Meet the Spartans
Another spoof movie from the unfunny douchebags who're culpable for Epic Movie and Date Movie. This time, 300, Spider-Man 3, and Borat get parodied. Guys, just... please stop. Just... fucking stop. Various Theaters.

recommended Millions: A Lottery Story
Millions follows six lottery winners, including Phylis Breth, a dishwasher in a Minnesota high school who won a 16th of $95 million on Powerball along with her fellow canteen workers. Breth keeps her job, but buys a fridge with an ice-maker, asking with tears in her eyes, "Who would have thought I could have gotten the things I want?" There's also Louis Eisenberg and Curtis Sharp, the first New Yorkers to win $5 million from the lottery in the '80s. Both are now broke, although Eisenberg doesn't regret it, and Sharp found God at rock bottom. He visits prisons as a pastor these days. It's well-told, existential stuff. MATT DAVIS Hollywood Theatre.

Over Her Dead Body
See review this issue. Various Theaters.

recommended Persepolis
Marjane Satrapi's autobiographical graphic novels, Persepolis and Persepolis II, are reimagined in an excellent animated treatment that condenses the events of the two books into a frank, poignant coming-of-age story that surpasses its source material in both visual elegance and storytelling economy. ALISON HALLETT City Center 12, Fox Tower 10.

Poultrygeist: Night of the Chicken Dead
Admittedly I'm only a casual fan of Troma films (The Toxic Avenger, Chopper Chicks in Zombietown, Tromeo and Juliet), but I found Poultrygeist: Night of the Chicken Dead to be especially grating. Even with good production values, it's extremely hard to sit through over 90 minutes of shit, blue ooze, zombie sodomies, and racism—all for a send-up of the horrors of fast food (yawn). Tromaville's Native American burial ground gets 'dozed for a new fried chicken joint and the result is an influx of zombie chicken people. Gore and songs ensue. It's sure to leave a fowl taste in your mouth. COURTNEY FERGUSON Mission Theater.

Rambo, Stallone's attempt to keep ringing the retro cherries after the success of last year's Rocky Balboa, stays on the verge of being a rousing dumbass flick at all times—you've never seen so many mid-air organs—yet its combination of outrageous bodily trauma and beagle-eyed moments of reflection never quite makes it go over the top. Stallone's script finds our hero recovering from the events of 1988's Rambo III (AKA "the one where he drove a tank into a helicopter") by catching cobras in Thailand. Said idyllic life is disrupted, however, with the arrival of a bunch of clueless do-gooder Americans attempting to cross the border into Burma. When they get captured by a cartoonishly evil platoon of soldiers, Rambo reluctantly teams up with a stereotyped bunch of mercenaries to stomp righteous ass. It's only in this final act, particularly when Stallone gets the chance to go ape-shit with a Jeep-mounted machine gun, that Rambo starts to approach the kind of idgit Valhalla that it's been promising all along. ANDREW WRIGHT Various Theaters.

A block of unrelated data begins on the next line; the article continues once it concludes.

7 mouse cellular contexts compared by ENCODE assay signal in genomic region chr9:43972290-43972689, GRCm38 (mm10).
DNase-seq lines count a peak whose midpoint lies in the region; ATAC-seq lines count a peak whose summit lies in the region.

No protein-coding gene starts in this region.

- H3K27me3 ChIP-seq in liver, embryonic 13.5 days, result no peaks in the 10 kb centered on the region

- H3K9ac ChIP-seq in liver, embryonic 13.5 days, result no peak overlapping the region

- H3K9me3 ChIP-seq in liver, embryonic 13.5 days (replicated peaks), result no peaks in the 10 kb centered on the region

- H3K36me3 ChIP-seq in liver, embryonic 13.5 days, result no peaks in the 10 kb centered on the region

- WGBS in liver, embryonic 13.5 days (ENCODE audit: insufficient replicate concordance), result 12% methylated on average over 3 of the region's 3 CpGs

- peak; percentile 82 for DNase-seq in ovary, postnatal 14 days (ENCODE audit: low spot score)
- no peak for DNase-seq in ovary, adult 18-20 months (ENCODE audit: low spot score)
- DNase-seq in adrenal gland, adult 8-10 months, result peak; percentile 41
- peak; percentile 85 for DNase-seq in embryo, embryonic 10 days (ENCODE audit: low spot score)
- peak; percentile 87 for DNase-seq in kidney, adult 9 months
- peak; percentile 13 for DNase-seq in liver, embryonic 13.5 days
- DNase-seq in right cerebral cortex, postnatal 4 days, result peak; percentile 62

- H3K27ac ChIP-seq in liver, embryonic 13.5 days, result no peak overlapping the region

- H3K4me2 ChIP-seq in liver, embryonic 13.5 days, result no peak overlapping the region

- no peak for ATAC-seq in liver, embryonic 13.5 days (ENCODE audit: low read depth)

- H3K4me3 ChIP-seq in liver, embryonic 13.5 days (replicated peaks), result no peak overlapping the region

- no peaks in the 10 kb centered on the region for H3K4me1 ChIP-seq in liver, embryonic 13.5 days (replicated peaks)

See review this issue. Hollywood Theatre.

From the official synopsis: "It sounded like it would be great fun. Now that they are tripping, things don't seem so funny." We did not subject any of our critics to this film. Living Room Theaters.

Starting Out in the Evening
See review this issue. Fox Tower 10.

Strange Wilderness
So speaketh IMDB.com: "With the ratings dropping for a wilderness-themed TV show, two animal fans go to the Andes in search of Bigfoot." Not screened for critics, and produced by Adam Sandler. Various Theaters.

recommended SUPERTRASH
See Film, pg. 43. Bagdad Theater.

recommended Teeth
Dawn (Jess Weixler) is a sexually repressed high school student who, unbeknownst to her, has vagina dentata—i.e., her red snapper has really, really sharp teeth. Calling Teeth an emotionally charged fable would be the understatement of the year. Combining black humor, monster-movie horror, and the best of '70s sexploitation flicks, writer/director Mitchell Lichtenstein's fascinating film manages to avoid the Fatal Attraction cautionary tale pitfalls and successfully aims for a message of female sexual empowerment. COURTNEY FERGUSON Fox Tower 10.

recommended There Will Be Blood
"I have a competition in me. I do not wish to see anyone else succeed," confides Daniel Plainview (Daniel Day-Lewis) in a moment of rare candor. "I hate most people." This is Plainview's secret, which emerges slowly from his veneer of confident sophistication until it becomes a misanthropic force too large for any man to harness. Plainview's greed and loathing is at the heart of There Will Be Blood, Paul Thomas Anderson's new film of astounding depth, intensity, and brutality. Based loosely on Upton Sinclair's 1927 novel Oil!, Blood finds Anderson with a refined vision and cinematic maturity that not even his best films could have prepared us for. CHAS BOWIE Various Theaters.

Filmed and based in Portland, Untraceable—in which a maniacal, kitten-killing computer hacker uses the web to murder people—manages to easily surpass both Feast of Love and The Hunted as the single worst movie to ever take place in our fair city. EZRA ACE CARAEFF Various Theaters.